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Growers Of New, Pricey Strawberry Are Selling A Sweeter Experience

Hiroki Koga, co-founder of the Oishii Farm in New Jersey, cultivated the Omakase berry, which is distinguished by its strong aroma and sweetness. He says he was unimpressed with the quality of produce in the U.S.
Courtesy of Oishii
Hiroki Koga, co-founder of the Oishii Farm in New Jersey, cultivated the Omakase berry, which is distinguished by its strong aroma and sweetness. He says he was unimpressed with the quality of produce in the U.S.

A new berry variety described as melt-in-your-mouth creamy is tingling taste buds in New York.

Chefs at high-end restaurants in Manhattan are dropping $50 on an eight-pack of the Japanese designer variety known as the "Omakase berry." At $6.25 per berry, that's about 10 times more expensive than an average pack found at an American grocery store that contains at least twice as many berries.

Hiroki Koga, co-founder of the Oishii Farm in New Jersey — the only place in the U.S. where the variety is grown — says his buyers are paying for the quality.

The Japanese phrase omakase translates as "I leave it to the chef," Koga told NPR's Weekend All Things Considered.

"When you go to a restaurant and say 'omakase course,' you basically can't choose anything that day, and you'll have to let the chef give you what's in its best condition in that season."

Koga is originally from Japan, a country known for its tasty, luxury fruit, where a single pear can cost $10, or a melon can sell for $100.

So when Koga moved to the U.S. in 2015, he says he was disappointed with the quality of the produce.

"I quickly learned it was because agriculture in this country is really optimized for yield and quantity as opposed to quality, which is very different from Japan, where quality comes before everything else," he said.

He was especially bothered by the taste of American strawberries.

"It almost reminded me of cucumbers," he said. "That was the moment I thought, OK, if I can find a way to grow Japanese variety strawberries somehow, I might be able to share the experience with people outside of my country."

He started that journey by returning to Japan to find the perfect strain of strawberry to bring to the U.S. He says he ate through some 50 different berries before he came across a particular variety, distinguished by its strong aroma and exceptional sweetness.

It has twice as much sugar content compared to the average American variety. The Omakases are bigger, and have an airier texture and unexposed seeds.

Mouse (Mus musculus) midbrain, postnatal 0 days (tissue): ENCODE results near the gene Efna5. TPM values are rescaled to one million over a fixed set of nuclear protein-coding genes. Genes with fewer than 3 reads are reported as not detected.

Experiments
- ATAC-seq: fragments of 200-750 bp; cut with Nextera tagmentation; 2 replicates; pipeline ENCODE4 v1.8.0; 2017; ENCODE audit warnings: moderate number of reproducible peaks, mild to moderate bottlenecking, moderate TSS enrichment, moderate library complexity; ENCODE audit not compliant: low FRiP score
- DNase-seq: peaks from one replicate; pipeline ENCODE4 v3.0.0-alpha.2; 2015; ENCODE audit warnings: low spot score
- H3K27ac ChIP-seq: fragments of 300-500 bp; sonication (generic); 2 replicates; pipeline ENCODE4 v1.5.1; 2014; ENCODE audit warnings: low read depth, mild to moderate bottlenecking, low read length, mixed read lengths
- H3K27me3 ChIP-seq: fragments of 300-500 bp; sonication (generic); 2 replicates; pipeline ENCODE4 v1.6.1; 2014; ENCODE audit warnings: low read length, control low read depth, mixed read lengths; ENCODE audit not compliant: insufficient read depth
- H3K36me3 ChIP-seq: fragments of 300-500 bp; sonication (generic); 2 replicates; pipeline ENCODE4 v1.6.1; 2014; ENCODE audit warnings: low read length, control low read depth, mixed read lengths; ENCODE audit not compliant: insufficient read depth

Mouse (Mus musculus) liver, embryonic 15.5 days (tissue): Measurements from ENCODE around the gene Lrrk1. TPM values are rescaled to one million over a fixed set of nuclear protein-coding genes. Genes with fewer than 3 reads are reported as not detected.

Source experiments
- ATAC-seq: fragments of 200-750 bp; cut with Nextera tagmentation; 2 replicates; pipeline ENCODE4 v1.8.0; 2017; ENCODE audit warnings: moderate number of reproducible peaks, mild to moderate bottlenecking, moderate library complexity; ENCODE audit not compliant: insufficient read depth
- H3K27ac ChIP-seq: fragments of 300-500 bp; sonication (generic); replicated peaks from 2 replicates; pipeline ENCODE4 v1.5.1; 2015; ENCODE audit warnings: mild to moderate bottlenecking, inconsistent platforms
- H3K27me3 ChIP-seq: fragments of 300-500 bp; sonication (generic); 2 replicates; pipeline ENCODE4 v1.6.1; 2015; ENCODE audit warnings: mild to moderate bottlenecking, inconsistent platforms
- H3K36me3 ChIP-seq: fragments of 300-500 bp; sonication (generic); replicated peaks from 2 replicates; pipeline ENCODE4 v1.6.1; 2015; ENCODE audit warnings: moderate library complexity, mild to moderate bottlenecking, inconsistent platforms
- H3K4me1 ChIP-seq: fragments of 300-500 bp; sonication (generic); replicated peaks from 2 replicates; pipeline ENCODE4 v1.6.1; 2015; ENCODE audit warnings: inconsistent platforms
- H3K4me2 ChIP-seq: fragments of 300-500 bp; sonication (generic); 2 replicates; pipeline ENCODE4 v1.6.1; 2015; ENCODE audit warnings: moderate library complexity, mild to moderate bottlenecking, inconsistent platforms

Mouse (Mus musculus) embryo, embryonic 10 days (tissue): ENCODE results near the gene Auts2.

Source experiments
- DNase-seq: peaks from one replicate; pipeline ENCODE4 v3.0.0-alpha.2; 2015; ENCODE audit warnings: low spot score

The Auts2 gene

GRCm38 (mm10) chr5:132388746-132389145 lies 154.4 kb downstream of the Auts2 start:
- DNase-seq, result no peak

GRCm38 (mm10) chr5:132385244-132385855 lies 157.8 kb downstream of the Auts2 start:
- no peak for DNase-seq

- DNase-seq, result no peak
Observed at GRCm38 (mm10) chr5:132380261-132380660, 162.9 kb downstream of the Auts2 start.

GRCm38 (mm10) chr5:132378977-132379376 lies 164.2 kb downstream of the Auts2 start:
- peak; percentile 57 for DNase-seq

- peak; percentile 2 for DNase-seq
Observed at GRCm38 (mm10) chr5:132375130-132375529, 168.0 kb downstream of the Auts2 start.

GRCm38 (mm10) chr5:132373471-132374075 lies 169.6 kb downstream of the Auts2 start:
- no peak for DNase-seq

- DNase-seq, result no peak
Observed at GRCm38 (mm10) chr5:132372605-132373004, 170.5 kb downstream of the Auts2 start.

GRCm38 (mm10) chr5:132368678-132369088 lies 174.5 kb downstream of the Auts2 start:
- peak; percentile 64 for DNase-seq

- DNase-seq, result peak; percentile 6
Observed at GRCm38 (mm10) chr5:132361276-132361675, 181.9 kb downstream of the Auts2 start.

"When you bite into it, the aroma just spreads into your mouth," Koga said. "Our customers say when they leave a tray of our strawberry in their room, and they come back after two or three minutes, the entire room smells like strawberry."

But that strawberry strain thrives in the mountains of Japan — not so much in the New York metro area. So Koga, along with co-founder Brendan Somerville, spent six months building an indoor vertical farm that could replicate its natural growing conditions.

Getting it just to his liking was an arduous process. "We were sleeping on the floor of the farm. It was very rough," he said. "We had experts from Japan giving us insights on what kind of temp, humidity and levels of CO2 and wind speed we should be targeting inside the farm."

Now, the Omakase berries are featured on the menus of several Michelin star restaurants in Manhattan. Yuki Minakawa, the beverage and service director for New York City's Sushi Ginza Onodera, says the strawberry is so unique and flavorful that chefs prefer to serve it on its own.

The new fruit has been well-received by customers too, she added. "I've even seen a customer retrieving their seeds. And I believe that customer will be planting those seeds when they get home."

Hiroki Koga says company plans to eventually lower the berry price as it transitions to retail distribution. But for now, he says, the price tag reflects the unique product consumers are receiving, including hand-delivery, the story behind the berry and its consistent quality.

"It's really not just the berry that we're selling, but the experience," he said.

With 1,000 people on Oishii's waitlist as of last month, it seems there are plenty of customers willing to pay for that experience.

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Michel Martin is the weekend host of All Things Considered, where she draws on her deep reporting and interviewing experience to dig in to the week's news. Outside the studio, she has also hosted "Michel Martin: Going There," an ambitious live event series in collaboration with Member Stations.